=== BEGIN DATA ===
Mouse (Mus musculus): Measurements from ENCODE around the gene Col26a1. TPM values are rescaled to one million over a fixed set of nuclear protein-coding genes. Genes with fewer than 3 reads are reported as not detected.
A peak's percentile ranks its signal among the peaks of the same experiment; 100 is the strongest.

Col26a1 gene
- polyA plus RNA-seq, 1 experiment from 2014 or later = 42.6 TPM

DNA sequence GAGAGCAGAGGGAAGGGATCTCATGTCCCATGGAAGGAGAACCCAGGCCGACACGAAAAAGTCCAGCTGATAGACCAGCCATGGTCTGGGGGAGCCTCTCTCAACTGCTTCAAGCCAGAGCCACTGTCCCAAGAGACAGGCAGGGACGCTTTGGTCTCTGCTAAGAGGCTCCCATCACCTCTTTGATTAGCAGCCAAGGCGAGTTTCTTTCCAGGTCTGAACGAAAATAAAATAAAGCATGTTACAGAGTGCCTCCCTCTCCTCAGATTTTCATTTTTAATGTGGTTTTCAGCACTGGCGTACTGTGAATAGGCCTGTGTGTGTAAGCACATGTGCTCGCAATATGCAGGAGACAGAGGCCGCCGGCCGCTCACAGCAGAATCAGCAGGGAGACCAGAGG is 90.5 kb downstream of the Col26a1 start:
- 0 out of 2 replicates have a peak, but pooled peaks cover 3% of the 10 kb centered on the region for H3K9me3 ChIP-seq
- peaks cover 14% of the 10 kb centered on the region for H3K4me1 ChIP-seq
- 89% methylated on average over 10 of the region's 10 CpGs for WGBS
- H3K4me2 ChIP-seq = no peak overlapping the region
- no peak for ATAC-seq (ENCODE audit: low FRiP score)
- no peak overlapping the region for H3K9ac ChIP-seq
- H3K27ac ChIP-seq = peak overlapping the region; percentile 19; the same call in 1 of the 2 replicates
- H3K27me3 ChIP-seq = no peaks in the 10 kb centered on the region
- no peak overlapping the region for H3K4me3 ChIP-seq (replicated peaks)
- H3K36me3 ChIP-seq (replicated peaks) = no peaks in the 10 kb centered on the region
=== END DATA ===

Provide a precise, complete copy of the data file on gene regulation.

Mouse (Mus musculus): Measurements from ENCODE around the gene Col26a1. TPM values are rescaled to one million over a fixed set of nuclear protein-coding genes. Genes with fewer than 3 reads are reported as not detected.
A peak's percentile ranks its signal among the peaks of the same experiment; 100 is the strongest.

Col26a1 gene
- polyA plus RNA-seq, 1 experiment from 2014 or later = 42.6 TPM

DNA sequence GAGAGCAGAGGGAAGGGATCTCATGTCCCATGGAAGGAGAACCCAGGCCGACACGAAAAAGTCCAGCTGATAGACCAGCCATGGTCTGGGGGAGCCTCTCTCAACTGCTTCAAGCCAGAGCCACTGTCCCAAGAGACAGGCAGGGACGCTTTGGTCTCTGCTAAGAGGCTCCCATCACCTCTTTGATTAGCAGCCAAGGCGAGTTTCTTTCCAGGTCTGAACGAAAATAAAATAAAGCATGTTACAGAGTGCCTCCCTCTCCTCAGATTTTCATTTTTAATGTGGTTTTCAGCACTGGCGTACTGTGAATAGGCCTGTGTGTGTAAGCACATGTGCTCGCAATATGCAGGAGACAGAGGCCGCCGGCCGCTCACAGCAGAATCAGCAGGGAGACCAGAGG is 90.5 kb downstream of the Col26a1 start:
- 0 out of 2 replicates have a peak, but pooled peaks cover 3% of the 10 kb centered on the region for H3K9me3 ChIP-seq
- peaks cover 14% of the 10 kb centered on the region for H3K4me1 ChIP-seq
- 89% methylated on average over 10 of the region's 10 CpGs for WGBS
- H3K4me2 ChIP-seq = no peak overlapping the region
- no peak for ATAC-seq (ENCODE audit: low FRiP score)
- no peak overlapping the region for H3K9ac ChIP-seq
- H3K27ac ChIP-seq = peak overlapping the region; percentile 19; the same call in 1 of the 2 replicates
- H3K27me3 ChIP-seq = no peaks in the 10 kb centered on the region
- no peak overlapping the region for H3K4me3 ChIP-seq (replicated peaks)
- H3K36me3 ChIP-seq (replicated peaks) = no peaks in the 10 kb centered on the region